8 déc. 2012
ECJ gives the green light for the European Stability Mechanism, Pringle, C-370/12
The European Council took Decision 2011/199/EU of 25/03/2011 amending Article 136 of the Treaty on the Functioning of the European Union (TFEU) with § 3 providing that the Eurozone Member States may establish a stability mechanism (§ 6). The Decision is accompanied with the European Stability Mechanism (ESM) Treaty that establishes the respective mechanism with a maximum lending capacity fixed at € 500 billion in order to help Member States threatened by severe financing problems (§ 11).
Thomas Pringle, left-wing independent Member of Irish Parliament, sued Ireland for implementing this initiative before the Irish Supreme court that made a reference to the EU Court of Justice (§ 2). The latter decided to judge in full Court of 27 judges, and on 27/11/2012 dismissed the action.
Mr Pringle claimed that Article 136 TFEU might not be amended pursuant to the simplified revision procedure provided by Article 48(6) TEU, since this amendment would directly encroach on the exclusive competence of the Union in relation to monetary policy (§ 25). Article 3(1)(c) TFEU states that the Union is to have exclusive competence in the area of monetary policy for the Eurozone. Thus, according to Pringle, the amendment would give Member States back the respective competence (§ 52).
The 27 judges replied in 2 steps. First, the TFEU contains no definition of monetary policy, and refers to the objectives, not to the instruments (§ 53). Second, under Articles 127(1) and 282(2) TFEU, the primary objective of the EU monetary policy is to maintain price stability, which is pretty different from safeguarding the stability of the euro (§§ 54 and 56). Thus the grant of financial assistance does not fall within monetary policy.
Mr Pringle argues that Article 48(6) TEU provides that the European Council can act in monetary area only after consulting the European Central Bank. In this case the European Central Bank gave its opinion on 17/03/2011, and this means that this is a monetary policy procedure. The ECJ replied that the Bank was consulted on the European Council’s own initiative, and not due to any legal obligation (§ 61).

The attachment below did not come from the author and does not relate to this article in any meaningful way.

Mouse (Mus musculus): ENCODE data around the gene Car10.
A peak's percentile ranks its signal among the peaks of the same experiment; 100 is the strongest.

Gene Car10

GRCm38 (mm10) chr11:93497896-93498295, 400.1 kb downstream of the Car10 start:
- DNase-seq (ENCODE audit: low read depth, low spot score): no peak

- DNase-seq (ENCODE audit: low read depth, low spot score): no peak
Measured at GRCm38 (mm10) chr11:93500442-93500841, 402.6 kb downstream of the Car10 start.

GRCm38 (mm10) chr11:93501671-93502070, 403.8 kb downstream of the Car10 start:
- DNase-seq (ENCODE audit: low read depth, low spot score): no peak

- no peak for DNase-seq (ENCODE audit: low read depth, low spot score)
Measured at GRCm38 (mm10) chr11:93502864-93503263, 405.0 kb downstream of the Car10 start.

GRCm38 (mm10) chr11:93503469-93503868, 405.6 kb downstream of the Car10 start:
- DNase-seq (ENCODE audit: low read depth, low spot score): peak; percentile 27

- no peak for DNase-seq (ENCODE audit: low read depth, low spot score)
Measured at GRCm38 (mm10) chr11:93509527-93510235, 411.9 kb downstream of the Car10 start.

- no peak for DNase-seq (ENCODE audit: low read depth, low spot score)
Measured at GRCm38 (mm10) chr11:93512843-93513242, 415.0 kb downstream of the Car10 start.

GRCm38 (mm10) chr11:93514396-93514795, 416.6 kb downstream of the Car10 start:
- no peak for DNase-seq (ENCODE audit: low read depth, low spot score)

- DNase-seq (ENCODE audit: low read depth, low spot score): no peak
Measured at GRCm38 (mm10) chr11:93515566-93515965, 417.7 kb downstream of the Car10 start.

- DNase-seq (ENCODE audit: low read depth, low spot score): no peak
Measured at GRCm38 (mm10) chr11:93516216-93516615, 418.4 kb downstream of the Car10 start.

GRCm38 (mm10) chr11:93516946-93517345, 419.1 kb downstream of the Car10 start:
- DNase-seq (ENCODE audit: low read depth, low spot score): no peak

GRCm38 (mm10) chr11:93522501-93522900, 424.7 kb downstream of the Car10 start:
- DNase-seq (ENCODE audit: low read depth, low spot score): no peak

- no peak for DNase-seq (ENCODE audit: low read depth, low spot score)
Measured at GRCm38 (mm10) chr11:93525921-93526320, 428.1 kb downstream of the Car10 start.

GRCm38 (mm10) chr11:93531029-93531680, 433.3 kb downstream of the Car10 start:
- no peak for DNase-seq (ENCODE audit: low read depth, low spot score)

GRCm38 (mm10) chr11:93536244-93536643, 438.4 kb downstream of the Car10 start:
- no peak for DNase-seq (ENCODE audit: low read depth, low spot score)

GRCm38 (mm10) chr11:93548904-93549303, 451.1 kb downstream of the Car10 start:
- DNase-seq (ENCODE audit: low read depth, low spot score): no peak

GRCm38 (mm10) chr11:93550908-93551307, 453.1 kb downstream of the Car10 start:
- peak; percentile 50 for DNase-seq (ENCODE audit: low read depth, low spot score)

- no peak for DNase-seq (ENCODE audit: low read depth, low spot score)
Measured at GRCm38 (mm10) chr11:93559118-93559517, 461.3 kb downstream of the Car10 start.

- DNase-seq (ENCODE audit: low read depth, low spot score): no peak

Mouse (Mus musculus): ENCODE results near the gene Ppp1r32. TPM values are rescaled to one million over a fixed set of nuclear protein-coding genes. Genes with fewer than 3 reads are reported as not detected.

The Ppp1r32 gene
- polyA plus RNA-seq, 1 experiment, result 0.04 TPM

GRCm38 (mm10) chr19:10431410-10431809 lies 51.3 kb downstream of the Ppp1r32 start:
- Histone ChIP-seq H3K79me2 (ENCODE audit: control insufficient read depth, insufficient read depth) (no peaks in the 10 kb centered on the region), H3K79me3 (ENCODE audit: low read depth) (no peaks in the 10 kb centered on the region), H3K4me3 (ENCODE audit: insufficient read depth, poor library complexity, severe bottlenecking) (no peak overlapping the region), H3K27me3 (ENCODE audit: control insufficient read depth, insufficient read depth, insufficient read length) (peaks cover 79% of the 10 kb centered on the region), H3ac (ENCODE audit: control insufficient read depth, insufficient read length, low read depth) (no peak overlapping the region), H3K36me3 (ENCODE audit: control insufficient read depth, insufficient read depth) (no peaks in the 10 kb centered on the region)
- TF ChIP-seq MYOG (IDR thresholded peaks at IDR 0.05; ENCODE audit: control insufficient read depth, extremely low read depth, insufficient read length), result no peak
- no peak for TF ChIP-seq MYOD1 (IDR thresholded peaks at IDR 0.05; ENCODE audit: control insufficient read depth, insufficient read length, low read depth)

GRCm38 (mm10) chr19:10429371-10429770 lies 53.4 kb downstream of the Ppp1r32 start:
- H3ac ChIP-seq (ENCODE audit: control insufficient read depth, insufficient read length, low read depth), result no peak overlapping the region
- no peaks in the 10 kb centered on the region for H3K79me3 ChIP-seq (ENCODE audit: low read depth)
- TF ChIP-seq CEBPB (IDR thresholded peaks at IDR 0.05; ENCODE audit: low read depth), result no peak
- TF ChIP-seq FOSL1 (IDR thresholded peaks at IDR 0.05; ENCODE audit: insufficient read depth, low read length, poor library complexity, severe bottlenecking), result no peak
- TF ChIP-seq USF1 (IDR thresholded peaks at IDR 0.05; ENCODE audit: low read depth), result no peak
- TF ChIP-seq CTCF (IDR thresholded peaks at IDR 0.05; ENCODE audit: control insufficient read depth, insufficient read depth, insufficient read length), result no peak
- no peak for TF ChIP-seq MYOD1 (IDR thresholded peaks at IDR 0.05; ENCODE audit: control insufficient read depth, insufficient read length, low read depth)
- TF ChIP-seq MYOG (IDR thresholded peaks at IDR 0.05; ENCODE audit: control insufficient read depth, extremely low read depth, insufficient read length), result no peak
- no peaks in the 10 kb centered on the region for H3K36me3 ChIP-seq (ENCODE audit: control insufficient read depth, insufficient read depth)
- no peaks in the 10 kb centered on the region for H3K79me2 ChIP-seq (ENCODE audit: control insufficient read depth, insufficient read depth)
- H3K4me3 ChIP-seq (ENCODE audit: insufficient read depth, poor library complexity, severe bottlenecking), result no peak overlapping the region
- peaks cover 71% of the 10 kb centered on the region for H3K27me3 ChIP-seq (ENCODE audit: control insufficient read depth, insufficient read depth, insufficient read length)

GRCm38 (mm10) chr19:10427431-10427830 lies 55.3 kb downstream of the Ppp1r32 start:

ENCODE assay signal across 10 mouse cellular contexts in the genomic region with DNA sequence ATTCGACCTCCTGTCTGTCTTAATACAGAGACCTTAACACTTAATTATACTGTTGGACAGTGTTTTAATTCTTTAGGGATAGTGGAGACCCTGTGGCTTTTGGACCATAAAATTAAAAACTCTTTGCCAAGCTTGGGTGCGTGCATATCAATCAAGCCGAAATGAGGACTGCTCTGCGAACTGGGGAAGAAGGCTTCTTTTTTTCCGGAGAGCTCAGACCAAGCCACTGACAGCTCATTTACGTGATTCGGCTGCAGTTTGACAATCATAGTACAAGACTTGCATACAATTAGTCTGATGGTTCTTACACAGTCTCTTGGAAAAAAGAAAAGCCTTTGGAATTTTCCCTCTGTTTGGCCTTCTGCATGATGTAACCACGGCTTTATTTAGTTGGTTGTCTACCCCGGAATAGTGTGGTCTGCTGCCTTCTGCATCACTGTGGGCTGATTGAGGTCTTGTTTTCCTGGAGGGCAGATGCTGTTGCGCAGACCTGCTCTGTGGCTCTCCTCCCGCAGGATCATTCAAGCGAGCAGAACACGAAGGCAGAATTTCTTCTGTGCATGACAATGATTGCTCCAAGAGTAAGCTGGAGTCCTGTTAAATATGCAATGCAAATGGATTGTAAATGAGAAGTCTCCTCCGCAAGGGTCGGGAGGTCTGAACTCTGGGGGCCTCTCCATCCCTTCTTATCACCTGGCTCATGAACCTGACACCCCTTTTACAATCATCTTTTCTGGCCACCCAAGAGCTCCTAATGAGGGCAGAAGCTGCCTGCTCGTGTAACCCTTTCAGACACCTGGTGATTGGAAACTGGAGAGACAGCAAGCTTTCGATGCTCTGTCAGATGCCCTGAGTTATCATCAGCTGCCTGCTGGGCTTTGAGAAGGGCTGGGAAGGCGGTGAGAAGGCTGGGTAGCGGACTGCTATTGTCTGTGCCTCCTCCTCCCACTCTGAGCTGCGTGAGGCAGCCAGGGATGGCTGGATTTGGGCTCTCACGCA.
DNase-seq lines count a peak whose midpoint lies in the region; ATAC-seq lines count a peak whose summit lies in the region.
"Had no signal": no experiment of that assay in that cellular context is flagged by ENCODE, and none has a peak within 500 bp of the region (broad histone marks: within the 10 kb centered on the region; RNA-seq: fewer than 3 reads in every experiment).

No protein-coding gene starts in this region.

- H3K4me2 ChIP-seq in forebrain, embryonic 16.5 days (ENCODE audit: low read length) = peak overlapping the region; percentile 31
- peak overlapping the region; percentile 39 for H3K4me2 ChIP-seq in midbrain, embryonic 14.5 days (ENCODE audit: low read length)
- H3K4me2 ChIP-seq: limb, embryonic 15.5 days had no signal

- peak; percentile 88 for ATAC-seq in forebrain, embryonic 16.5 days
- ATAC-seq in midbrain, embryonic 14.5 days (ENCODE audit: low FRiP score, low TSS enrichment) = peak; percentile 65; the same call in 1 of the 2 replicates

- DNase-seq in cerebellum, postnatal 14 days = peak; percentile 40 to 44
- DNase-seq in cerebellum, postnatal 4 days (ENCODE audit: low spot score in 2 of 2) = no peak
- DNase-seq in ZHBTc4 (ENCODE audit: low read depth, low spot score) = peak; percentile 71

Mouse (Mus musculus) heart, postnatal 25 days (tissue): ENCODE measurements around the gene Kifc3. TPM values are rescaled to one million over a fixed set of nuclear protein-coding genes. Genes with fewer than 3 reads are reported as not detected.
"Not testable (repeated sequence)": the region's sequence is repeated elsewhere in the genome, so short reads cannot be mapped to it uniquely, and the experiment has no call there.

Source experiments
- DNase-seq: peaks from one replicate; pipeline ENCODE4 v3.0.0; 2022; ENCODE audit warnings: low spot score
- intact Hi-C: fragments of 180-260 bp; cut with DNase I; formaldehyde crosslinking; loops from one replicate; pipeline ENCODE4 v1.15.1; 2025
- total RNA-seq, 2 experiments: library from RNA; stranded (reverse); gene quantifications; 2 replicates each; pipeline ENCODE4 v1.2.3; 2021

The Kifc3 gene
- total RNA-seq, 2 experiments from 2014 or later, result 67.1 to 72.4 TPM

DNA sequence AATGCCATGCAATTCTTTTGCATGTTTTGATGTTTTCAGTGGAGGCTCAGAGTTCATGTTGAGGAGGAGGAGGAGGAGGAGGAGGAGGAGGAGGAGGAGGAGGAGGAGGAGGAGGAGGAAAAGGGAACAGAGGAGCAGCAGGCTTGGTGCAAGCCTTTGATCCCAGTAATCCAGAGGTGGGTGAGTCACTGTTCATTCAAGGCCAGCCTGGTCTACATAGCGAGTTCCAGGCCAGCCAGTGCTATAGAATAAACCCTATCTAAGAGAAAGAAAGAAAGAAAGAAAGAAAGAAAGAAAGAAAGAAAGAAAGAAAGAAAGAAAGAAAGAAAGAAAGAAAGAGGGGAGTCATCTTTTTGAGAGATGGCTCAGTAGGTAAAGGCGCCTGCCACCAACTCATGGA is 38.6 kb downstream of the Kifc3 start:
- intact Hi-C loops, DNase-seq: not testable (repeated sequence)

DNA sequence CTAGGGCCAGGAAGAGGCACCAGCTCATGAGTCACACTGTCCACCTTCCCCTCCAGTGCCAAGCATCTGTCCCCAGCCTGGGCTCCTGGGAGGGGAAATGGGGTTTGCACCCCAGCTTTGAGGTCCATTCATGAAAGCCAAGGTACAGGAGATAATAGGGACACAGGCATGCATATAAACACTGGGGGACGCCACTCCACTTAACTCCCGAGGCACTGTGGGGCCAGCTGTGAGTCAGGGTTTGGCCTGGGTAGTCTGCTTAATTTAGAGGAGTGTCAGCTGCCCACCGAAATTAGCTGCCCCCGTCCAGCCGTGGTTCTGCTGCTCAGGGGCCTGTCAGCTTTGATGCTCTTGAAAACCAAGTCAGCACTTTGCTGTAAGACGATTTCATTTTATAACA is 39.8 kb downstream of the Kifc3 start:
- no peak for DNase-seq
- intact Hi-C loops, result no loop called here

Mr Pringle continues that the competence of establishing this kind of mechanism has been transferred to the Union level by Article 352 TFEU, and cannot be forwarded to a new institution called European Stability Mechanism by the simplified revision procedure. The full Court replies that the Union has not used powers under that Article and that, in any event, that provision does not impose on the Union any obligation to act (§ 67). I like this point because this is a bright case of indeterminacy in the EU case law. In this case, the Court followed Commission v Council, 22/70, § 95, but there are other cases (such as UK v Ireland) where this kind of reasoning was unambiguously dismissed.
The final point makes us smile. Mr Pringle says that the ESM Treaty may not be signed or ratified before the entry into force of Decision 2011/199 amending Article 136 TFEU (§ 183). The ECJ replies that this amendment is a simple confirmation of the legal order that has existed before (§ 184). In other words, the Court makes the completed amendment procedure senseless because anyway it always was like this.